Documents Provided in Spy Inquiry
WASHINGTON (AP) _ Apparently averting a subpoena battle, the Energy Department today delivered to a House Armed Services subcommittee material the panel has been seeking for nearly eight months in an inquiry into alleged Chinese espionage at a U.S. nuclear weapons laboratory.
Just moments before the military procurement subcommittee met Monday to consider issuing a subpoena, Energy Secretary Bill Richardson offered to provide the material by this morning in separate phone calls to Rep. Duncan Hunter, R-Calif., the panel’s chairman, and Rep. Norman Sisisky, D-Va., the panel’s senior Democrat, Hunter and Sisisky announced.
At issue is written testimony prepared for an Oct. 6, 1998, meeting of the committee by Notra Trulock, the Energy Department intelligence officer who triggered an investigation into alleged Chinese spying at the nation’s nuclear weapons labs.
Energy Department spokeswoman Brooke Anderson said today that the material was being delivered to the committee.
Maureen Cragin, a committee spokeswoman, confirmed that material had arrived. ``We did get something. The staff is taking a look to see if it’s what we wanted,″ she said.
Trulock, who later resigned, has said he was prevented from sharing information with Congress about the Los Alamos investigation by superiors, including Elizabeth Moler, then deputy energy secretary.
The subcommittee demanded the original, unedited and classified copy of Trulock’s testimony in a March 24 letter to Richardson. Hunter contends the testimony he actually gave the committee was heavily edited by the administration.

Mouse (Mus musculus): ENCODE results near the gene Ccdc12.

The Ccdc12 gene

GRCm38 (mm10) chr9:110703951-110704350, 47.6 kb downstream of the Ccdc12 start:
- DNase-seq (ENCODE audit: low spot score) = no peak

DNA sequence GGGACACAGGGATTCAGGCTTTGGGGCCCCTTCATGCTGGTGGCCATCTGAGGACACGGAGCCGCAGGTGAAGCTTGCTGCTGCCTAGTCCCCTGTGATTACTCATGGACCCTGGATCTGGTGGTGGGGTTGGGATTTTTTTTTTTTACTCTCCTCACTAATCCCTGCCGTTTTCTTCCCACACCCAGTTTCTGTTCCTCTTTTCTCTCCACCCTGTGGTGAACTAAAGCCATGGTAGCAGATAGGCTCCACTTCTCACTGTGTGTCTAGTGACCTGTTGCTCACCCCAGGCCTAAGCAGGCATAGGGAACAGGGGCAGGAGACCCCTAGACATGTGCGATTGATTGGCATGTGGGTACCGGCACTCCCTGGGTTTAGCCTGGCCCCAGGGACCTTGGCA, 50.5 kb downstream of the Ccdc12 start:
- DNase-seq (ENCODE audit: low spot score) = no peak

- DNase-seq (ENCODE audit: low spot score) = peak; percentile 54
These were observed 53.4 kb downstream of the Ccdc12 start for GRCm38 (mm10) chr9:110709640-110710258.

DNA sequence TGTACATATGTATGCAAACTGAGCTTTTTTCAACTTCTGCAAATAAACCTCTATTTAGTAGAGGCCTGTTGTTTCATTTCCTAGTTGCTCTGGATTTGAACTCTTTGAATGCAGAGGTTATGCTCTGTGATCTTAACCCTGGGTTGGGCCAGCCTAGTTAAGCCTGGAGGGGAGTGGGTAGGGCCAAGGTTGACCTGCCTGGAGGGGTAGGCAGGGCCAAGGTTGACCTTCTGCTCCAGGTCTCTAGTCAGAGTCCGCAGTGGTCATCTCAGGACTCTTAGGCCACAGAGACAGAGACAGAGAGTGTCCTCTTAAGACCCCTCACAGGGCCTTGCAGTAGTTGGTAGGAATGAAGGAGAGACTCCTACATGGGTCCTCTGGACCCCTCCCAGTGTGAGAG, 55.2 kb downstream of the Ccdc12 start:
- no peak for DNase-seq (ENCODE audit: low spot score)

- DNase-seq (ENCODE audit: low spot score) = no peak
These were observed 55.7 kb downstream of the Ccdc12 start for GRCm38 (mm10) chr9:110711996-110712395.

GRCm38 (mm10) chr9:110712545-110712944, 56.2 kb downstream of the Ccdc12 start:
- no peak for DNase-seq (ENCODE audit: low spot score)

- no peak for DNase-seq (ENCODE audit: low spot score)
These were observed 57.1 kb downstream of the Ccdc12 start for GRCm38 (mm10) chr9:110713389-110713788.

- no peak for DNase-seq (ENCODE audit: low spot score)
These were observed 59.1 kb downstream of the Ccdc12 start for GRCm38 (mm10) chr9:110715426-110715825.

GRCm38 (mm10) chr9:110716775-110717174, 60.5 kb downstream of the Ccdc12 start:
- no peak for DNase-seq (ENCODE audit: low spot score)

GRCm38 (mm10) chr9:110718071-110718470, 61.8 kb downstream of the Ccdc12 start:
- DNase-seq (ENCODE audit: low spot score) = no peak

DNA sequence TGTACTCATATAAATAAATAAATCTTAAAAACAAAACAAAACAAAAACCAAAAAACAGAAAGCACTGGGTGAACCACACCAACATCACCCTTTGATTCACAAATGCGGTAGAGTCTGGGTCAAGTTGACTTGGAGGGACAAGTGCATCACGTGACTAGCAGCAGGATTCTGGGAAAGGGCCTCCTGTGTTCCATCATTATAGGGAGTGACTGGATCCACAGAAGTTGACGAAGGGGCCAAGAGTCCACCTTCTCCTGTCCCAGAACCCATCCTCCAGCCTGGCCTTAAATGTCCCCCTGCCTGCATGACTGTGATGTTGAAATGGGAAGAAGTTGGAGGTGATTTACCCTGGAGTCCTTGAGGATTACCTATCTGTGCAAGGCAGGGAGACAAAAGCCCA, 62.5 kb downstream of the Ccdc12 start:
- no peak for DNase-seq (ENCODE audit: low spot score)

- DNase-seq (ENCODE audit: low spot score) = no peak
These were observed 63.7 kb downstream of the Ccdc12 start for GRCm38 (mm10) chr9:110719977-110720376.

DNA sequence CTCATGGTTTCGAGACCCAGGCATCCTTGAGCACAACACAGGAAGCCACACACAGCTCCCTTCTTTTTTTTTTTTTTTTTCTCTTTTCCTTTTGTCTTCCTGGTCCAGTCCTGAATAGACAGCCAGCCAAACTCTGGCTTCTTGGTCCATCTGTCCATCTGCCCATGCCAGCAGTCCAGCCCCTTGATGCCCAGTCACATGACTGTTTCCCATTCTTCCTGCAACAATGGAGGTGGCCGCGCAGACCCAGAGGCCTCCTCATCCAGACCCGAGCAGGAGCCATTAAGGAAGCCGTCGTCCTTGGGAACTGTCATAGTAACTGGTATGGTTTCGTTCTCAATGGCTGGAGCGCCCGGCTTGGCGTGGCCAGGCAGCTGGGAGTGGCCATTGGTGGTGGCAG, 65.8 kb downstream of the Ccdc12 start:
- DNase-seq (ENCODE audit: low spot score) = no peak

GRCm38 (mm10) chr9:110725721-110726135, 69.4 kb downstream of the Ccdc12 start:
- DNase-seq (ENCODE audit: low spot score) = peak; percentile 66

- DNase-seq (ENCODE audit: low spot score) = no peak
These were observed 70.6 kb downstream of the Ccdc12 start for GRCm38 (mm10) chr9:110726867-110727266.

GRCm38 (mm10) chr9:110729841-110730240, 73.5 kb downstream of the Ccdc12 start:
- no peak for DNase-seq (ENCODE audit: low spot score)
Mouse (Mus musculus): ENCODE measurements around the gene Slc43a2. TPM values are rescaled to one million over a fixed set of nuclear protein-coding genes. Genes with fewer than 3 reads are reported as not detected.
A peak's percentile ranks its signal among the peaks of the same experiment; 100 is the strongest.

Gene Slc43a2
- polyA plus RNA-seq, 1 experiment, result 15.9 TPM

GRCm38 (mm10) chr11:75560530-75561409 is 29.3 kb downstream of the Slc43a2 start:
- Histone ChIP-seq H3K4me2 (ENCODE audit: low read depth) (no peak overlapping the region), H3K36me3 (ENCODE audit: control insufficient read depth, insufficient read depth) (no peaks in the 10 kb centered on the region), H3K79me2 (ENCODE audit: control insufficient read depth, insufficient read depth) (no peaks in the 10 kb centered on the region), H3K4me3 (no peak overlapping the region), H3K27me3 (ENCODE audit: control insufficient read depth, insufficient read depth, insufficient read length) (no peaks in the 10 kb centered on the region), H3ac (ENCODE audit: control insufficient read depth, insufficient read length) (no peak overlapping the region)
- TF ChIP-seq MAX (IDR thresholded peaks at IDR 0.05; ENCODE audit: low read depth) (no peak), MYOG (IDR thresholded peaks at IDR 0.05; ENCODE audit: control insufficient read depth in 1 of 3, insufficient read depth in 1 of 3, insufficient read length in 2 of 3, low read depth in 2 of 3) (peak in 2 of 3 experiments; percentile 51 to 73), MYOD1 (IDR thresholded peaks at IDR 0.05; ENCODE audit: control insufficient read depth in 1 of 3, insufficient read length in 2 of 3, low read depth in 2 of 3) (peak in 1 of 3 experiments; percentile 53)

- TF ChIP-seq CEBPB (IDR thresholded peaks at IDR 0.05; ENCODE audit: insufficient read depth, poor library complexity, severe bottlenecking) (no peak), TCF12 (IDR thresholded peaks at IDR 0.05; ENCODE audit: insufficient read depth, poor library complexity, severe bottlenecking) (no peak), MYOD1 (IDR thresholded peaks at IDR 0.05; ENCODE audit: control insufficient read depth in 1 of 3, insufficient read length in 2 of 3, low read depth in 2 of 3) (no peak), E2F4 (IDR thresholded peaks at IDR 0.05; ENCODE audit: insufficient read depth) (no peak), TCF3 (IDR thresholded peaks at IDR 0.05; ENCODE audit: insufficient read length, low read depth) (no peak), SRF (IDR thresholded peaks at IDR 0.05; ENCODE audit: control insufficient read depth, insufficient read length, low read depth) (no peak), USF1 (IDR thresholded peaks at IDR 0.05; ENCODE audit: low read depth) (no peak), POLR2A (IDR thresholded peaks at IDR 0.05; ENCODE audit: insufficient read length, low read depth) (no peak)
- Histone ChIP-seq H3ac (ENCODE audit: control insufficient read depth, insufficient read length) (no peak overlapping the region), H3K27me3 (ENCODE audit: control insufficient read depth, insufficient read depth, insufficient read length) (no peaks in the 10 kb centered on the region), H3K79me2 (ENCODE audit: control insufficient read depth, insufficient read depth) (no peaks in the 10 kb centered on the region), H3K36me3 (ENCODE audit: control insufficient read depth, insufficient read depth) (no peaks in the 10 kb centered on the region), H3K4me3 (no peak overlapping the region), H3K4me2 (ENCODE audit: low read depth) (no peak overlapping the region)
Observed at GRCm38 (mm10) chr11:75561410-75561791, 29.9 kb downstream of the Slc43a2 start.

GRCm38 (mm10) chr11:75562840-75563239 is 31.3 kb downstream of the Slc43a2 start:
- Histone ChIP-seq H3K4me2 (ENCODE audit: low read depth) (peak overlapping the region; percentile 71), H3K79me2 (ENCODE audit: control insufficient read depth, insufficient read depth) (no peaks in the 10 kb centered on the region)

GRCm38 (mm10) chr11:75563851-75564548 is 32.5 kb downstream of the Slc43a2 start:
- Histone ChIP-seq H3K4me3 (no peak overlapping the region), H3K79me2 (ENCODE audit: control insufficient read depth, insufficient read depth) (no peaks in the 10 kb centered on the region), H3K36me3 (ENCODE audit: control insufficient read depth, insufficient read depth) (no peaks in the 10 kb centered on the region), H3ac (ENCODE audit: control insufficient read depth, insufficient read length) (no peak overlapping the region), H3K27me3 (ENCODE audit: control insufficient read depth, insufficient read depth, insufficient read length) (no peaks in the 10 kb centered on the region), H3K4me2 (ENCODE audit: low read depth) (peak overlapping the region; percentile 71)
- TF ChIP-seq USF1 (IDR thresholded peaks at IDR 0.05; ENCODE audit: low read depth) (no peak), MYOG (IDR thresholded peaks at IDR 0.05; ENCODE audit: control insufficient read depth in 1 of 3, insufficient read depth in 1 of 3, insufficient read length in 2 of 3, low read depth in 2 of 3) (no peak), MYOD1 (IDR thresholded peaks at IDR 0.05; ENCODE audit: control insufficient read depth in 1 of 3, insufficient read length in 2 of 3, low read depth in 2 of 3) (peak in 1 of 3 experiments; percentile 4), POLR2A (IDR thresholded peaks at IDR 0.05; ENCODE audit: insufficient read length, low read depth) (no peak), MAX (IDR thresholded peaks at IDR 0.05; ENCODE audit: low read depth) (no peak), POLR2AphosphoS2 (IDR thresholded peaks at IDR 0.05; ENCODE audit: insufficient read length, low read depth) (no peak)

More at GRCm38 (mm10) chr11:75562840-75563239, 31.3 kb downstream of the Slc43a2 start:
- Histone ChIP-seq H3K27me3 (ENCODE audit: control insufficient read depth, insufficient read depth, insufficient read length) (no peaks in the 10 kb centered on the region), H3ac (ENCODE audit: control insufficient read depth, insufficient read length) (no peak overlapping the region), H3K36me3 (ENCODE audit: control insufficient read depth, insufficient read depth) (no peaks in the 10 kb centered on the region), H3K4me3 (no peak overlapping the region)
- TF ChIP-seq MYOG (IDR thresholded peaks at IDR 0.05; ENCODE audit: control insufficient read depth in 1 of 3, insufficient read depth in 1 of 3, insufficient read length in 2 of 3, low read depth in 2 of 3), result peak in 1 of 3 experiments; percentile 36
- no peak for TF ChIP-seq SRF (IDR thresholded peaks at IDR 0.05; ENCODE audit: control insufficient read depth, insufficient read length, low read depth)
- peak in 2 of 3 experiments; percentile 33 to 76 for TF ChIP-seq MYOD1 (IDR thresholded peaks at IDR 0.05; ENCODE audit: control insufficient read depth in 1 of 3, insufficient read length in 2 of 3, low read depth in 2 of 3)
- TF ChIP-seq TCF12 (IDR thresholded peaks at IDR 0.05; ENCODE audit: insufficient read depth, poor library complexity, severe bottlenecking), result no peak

``I think we’ve been very patient on this matter,″ Hunter said.
``Dr. Trulock had prepared testimony for this committee. That testimony had been changed,″ Hunter said. ``We don’t know what Dr. Trulock was going to tell us.″
Richardson offered to deliver the unrevised, classified version of Trulock’s original testimony to the panel today, Hunter and Sisisky said. If the document isn’t delivered, Hunter said, ``then we will have another meeting ... and we will issue the subpoena.″
Hunter asserted that Energy Department officials ``didn’t tell us the truth″ in October 1998 when they said there were no recent thefts of nuclear missile technology secrets from the Los Alamos nuclear weapons laboratory in New Mexico.
A former Los Alamos computer scientist, Wen Ho Lee, was fired in March for violating security rules. Although not charged with a crime, he has been the FBI’s prime target in the nearly four-year investigation of the alleged theft.
Lee, a Taiwan-born computer scientist who worked with the top-secret weapons design team at Los Alamos since the late 1970s, has denied giving any secrets to China and has accused the government of singling him out because he is Chinese-American.
China has repeatedly rejected any allegations of espionage.
Sisisky cautioned that ``nothing has been proven that anything has been stolen.″
Still, he said, the panel is entitled to the unrevised testimony. ``Some of us might not agree on the need for the document, but that is another matter.″